Subscribe to industry newsletters

Advertise on Bizcommunity

Table Mountain Cableway making every drop of water count

In light of National Water Week - 20 to 26 March 2017 - Table Mountain Cableway shares its water reducing measures to aid other businesses looking for ways to save water in drought-stricken Cape Town.

Table Mountain Cableway

Here's how Table Mountain Cableway makes every drop count:

• The Cableway has an on-site plumber to fix any water leaks or issues immediately
• Melted ice from ice-buckets used during the day is used to wash the floors in the Table Mountain Café
• Waterless urinals are installed throughout the facilities
• Grey water from the hand basins is used to flush the water-recycling toilets
• All toilets are fitted with dual flush mechanisms
• All bathrooms are fitted with sensor operated, push-button taps
• Food and beverage facilities make use of compostable cups, lids, and cutlery to reduce washing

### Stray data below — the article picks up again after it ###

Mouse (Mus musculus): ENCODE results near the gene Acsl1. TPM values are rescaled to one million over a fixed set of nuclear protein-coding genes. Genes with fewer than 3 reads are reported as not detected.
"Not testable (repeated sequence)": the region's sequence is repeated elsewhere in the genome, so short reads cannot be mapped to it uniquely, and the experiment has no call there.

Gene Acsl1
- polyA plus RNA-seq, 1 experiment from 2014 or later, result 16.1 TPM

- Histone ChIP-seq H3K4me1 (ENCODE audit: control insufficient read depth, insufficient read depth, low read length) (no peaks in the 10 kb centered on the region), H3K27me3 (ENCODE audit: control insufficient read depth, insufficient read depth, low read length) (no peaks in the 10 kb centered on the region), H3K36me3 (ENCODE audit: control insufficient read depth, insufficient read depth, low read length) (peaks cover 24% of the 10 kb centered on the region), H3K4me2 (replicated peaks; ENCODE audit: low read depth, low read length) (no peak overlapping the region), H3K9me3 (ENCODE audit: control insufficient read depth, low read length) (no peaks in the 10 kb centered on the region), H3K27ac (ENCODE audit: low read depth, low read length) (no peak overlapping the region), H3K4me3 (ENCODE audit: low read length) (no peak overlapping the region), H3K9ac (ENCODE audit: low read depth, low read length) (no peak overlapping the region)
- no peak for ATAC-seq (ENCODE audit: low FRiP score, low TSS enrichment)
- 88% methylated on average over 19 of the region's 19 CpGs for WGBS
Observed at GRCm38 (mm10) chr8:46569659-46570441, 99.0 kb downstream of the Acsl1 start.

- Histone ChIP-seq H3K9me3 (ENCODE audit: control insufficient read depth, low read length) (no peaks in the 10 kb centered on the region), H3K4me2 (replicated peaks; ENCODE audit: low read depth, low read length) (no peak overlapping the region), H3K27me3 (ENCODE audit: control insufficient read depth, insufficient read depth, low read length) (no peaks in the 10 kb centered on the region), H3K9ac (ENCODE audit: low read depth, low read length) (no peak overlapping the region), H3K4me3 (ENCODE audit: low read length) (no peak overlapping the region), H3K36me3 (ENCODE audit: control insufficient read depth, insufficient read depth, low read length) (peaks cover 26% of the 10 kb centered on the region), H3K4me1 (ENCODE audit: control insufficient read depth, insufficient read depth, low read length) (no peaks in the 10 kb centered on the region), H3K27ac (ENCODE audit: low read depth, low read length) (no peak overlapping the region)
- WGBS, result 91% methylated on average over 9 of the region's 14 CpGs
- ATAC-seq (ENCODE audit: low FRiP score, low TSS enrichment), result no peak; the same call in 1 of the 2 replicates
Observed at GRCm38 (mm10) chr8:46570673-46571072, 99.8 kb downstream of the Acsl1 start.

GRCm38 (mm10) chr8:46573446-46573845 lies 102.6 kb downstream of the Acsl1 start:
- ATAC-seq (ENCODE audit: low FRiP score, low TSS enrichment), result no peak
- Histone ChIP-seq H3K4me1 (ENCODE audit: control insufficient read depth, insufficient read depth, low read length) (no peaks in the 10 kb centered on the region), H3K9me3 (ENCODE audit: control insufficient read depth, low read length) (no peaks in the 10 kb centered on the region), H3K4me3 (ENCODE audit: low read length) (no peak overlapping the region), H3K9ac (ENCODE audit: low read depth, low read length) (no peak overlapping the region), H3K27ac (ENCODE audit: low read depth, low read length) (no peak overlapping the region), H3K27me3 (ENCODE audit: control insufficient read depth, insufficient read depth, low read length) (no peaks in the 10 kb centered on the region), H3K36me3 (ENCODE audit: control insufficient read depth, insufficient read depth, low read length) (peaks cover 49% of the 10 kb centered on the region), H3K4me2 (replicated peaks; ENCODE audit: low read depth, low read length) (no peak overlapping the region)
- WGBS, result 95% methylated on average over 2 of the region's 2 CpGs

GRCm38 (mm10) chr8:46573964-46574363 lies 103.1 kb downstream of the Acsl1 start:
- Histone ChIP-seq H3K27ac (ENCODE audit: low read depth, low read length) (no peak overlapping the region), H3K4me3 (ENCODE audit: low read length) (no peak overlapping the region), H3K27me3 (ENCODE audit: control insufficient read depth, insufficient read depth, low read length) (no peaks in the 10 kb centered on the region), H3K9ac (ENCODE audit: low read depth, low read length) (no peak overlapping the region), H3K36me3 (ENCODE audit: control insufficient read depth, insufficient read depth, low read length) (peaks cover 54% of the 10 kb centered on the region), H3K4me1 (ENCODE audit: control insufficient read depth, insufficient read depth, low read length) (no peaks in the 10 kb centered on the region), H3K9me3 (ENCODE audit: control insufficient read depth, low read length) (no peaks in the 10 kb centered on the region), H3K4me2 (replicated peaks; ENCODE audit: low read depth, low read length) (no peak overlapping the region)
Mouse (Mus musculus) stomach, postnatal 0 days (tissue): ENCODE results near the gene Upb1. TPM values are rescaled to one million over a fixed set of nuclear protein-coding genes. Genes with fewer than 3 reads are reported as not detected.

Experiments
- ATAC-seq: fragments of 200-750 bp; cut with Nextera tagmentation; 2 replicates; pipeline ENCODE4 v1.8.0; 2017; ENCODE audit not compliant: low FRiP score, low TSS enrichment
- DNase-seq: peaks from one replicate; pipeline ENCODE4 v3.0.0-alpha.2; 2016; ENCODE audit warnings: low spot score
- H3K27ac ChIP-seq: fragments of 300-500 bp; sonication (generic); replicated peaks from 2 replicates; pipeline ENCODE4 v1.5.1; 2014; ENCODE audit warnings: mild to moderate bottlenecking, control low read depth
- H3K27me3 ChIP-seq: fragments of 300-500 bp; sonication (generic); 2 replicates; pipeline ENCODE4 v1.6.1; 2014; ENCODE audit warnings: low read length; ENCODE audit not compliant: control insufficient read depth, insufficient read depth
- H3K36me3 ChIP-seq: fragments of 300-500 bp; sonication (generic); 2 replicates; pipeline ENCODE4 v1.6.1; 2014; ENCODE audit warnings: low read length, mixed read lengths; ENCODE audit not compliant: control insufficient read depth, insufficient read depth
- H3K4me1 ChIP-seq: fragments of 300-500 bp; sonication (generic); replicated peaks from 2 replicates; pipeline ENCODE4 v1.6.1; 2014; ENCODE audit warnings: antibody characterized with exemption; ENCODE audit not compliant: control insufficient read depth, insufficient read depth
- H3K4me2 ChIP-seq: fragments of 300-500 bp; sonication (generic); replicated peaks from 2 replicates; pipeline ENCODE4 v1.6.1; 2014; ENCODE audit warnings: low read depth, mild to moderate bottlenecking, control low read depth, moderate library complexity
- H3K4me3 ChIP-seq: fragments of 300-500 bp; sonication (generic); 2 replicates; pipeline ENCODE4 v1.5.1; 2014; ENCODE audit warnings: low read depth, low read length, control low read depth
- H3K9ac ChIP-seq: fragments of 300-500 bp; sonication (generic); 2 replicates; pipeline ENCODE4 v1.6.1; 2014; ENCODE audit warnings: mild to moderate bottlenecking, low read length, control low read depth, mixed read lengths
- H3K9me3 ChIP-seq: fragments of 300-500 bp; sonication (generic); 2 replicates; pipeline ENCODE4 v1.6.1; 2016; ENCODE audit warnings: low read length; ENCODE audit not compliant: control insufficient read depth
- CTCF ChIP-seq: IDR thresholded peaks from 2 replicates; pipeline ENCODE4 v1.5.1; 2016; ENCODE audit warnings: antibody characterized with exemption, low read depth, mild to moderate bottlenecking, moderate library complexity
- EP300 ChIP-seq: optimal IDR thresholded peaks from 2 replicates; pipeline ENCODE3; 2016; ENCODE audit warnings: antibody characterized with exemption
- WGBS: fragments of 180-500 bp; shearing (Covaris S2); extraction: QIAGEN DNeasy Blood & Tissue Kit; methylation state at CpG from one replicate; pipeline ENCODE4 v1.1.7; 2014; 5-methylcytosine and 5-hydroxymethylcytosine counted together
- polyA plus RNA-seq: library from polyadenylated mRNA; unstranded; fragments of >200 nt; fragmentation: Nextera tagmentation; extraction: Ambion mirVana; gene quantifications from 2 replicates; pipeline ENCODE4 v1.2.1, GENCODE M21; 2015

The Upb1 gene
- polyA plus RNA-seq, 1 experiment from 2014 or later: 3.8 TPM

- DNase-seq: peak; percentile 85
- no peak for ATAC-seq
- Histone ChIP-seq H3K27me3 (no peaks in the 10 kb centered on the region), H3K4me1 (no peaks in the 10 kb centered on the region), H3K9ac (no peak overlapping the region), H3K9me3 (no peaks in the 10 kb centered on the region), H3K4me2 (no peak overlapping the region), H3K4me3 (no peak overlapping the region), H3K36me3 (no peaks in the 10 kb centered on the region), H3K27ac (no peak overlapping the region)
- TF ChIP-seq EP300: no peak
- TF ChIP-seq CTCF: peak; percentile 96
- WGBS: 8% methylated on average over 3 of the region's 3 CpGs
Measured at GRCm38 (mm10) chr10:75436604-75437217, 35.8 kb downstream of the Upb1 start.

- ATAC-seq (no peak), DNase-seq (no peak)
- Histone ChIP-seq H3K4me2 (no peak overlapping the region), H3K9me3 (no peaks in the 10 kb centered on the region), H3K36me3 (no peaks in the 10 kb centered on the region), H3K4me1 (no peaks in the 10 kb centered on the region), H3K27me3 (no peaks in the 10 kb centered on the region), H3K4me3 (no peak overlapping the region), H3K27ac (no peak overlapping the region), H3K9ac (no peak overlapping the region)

• Waterless mops and spray-on cleaning chemicals are used to clean front of house areas
• Water meters record water usage, which is reported on weekly
• The production kitchen was moved to the Lower Station to further reduce grey-water generation

With further water restrictions in place, the Cableway has also taken some extra measures to save water:

• Condensation from the ice machine is collected in a bucket and used to water plants around the Lower Station building
• Cleaning staff only make use of half-filled buckets to clean the floors
• The kitchen now makes use of a hot element instead of a bain-marie to heat food

“Table Mountain Cableway was the first attraction in South Africa to have a Diamond Heritage rating for sound environmental practices, a main part of which are our water wise initiatives,” says Cableway Marketing Manager Collette van Aswegen. “Maintaining a high standard of environmental consciousness and water-wise business practices needs to remain at the forefront of our thinking, now more than ever. We, as individuals and companies large and small, can each do our bit to alleviate the crisis.”